The civilian oversight board that monitors the San Diego County Sheriff’s Department is proposing a formal recommendation that Sheriff Kelly Martinez release internal reports examining critical incidents such as in-custody deaths.
Paul Parker, the executive officer of the Citizens’ Law Enforcement Review Board, has called a special meeting for Tuesday night so board members can discuss the sheriff’s retreat from a pledge she made during last year’s campaign.
Parker told the citizens panel in a memo last week that Martinez had promised last March to publicly release findings from the Critical Incident Review Board, a meeting of top officials that examines issues exposing the department to potential litigation.
But instead of releasing the reports, the Sheriff’s Department is posting summaries of critical incidents that resemble press releases. The department officials also will not release information pertaining to incidents prior to 2022.
“Public releasing a ‘brief synopsis of the facts it discussed’ … will clearly result in less comprehensive and less transparent publicly accessible information,” Parker told review board members.
The Sheriff’s Department defended the new sheriff’s decision to publish only summaries of critical-incident reviews rather than the board’s full reports. Officials argued that allowing the full reports to be released publicly could violate attorney-client privilege and expose taxpayers to litigation.
“If CIRB made a recommendation after a review, then that information should be included in the publicly posted report,” department spokesperson Lt. Amber Baggs told The San Diego Union-Tribune earlier this month.
The Citizens’ Law Enforcement Review Board is a volunteer oversight panel made up of civilians that considers allegations of misconduct within the county sheriff’s and probation departments, and also examines shootings by law enforcement officers and deaths of people in custody.
The board has little formal authority but regularly makes policy and disciplinary recommendations aimed at improving practices at both county law enforcement agencies.
The citizens group’s work product is advisory only. Both the sheriff and probation chief are not obliged to implement the suggested policy changes or disciplinary recommendations issued by the review board.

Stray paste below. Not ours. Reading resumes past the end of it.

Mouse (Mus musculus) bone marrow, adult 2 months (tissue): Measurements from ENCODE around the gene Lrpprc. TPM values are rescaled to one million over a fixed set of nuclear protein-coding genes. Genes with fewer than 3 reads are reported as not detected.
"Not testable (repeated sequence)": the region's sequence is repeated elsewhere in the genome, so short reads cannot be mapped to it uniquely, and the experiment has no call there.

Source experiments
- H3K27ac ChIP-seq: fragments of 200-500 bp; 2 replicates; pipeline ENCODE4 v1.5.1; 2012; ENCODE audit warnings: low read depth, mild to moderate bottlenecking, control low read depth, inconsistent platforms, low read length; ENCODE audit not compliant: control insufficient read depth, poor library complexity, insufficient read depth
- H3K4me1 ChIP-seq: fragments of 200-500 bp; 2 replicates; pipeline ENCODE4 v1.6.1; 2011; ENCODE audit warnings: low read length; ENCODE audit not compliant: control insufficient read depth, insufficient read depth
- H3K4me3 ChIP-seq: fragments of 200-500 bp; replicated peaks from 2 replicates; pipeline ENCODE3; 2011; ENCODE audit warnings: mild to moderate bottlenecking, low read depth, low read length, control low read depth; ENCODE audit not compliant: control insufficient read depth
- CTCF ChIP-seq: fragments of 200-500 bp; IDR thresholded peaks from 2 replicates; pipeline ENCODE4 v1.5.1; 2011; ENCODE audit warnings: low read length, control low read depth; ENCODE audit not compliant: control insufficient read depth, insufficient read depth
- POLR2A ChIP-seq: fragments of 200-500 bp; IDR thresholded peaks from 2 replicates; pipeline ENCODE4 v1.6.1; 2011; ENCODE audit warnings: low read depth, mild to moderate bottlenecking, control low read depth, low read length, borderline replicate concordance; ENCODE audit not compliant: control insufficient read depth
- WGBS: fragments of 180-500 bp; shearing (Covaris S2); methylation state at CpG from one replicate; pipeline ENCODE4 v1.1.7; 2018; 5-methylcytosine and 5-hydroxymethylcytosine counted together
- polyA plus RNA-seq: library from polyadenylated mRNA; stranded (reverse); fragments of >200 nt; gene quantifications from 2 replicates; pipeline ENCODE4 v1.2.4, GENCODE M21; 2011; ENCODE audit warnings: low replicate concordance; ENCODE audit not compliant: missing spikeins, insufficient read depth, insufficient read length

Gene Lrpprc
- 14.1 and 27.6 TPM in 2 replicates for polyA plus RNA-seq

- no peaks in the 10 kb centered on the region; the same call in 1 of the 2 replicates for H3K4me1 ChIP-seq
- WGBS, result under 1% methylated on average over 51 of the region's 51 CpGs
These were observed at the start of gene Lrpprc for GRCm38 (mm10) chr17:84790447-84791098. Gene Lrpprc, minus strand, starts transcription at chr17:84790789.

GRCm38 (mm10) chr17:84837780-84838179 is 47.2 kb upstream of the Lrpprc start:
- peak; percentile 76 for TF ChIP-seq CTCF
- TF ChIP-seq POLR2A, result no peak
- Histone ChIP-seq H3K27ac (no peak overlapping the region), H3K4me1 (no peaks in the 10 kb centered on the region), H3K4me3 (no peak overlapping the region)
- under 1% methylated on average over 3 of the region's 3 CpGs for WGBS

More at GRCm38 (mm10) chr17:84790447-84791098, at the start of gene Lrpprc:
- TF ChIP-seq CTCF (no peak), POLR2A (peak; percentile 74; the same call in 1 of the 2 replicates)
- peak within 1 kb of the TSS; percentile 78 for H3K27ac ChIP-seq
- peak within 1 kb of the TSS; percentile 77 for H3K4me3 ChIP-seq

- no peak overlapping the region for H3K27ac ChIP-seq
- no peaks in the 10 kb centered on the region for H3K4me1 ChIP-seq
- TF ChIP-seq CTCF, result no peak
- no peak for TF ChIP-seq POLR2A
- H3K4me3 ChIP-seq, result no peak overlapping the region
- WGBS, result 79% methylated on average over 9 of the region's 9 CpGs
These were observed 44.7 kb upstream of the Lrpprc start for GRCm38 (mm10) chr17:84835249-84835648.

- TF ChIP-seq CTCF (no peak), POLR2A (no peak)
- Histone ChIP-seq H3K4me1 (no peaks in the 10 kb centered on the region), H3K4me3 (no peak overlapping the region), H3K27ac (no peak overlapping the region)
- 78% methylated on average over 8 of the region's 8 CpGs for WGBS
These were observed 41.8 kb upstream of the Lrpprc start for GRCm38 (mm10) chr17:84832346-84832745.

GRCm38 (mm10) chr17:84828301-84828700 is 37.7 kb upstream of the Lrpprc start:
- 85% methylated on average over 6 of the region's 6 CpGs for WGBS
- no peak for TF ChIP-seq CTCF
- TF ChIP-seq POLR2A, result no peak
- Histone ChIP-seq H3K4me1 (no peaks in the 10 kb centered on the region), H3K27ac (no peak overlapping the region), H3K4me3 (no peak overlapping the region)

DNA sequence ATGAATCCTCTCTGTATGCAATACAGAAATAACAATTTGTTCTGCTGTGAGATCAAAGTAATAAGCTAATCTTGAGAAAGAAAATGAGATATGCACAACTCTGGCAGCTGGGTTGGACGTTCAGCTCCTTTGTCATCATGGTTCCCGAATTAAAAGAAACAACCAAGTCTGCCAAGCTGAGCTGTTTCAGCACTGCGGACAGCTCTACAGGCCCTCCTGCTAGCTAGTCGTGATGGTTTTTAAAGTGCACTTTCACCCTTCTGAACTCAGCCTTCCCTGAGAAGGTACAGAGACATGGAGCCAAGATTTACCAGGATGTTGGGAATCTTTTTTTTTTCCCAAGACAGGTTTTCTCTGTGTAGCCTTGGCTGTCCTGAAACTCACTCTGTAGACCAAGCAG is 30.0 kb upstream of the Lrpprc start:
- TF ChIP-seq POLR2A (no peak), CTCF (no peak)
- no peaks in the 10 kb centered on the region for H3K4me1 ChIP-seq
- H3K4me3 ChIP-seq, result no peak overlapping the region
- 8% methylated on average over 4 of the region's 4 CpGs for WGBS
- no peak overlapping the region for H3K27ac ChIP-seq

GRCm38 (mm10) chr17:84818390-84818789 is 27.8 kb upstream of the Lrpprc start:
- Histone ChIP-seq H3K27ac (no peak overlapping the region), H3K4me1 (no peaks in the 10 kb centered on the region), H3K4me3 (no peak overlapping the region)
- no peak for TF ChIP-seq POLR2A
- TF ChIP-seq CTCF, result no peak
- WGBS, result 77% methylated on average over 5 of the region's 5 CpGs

Even so, the recommendation that Martinez begin releasing information about critical incidents carries some political weight.
Late last year, the Union-Tribune reported that both the sheriff’s and probation departments were months behind in responding to formal recommendations from the review board.
Within weeks of that report, sheriff’s officials formally rejected a proposal from the review board calling for screening employees and any other visitors for drugs as they enter any county jail.
The idea is to reduce drug overdoses and deaths among incarcerated people, who have died in San Diego County jails at an alarming rate in recent years, but sheriff’s officials have resisted that change.
The state auditor released a report last year noting 185 jail deaths between 2006 and 2020.
“To increase the transparency of Sheriff’s Department reviews of in-custody deaths, the legislature should require the Sheriff’s Department to either make public the facts it discusses and recommendations it decides upon in the relevant Critical Incident Review Board meetings,” the state audit said.
In response, Martinez last year publicly said the internal reviews of in-custody deaths would be made available to the public “in the near future.” To date, the Sheriff’s Department has released details of just two cases, even though 20 people died in custody last year.
In defending the Sheriff’s Department from lawsuits filed by people whose loved ones died in custody or allegedly were injured by deputies, county lawyers have sought to suppress the Critical Incident Review Board reports.
In an article in Police Chief magazine in 2020, the sheriff’s lawyer said it was a good practice to seat an attorney on the internal review board to help keep the discussions private.
“A legal advisor brings a risk/liability perspective to the discussion, as well as potentially provides the ability to protect the confidentiality of the discussion under the cloak of the attorney-client privilege,” sheriff’s counsel Robert Faigin wrote.
The Union-Tribune requested a copy of the internal reconciliation of Critical Incident Review Board cases under the California Public Records Act more than 10 days ago.
The department said Monday it needed two more weeks to respond to the request.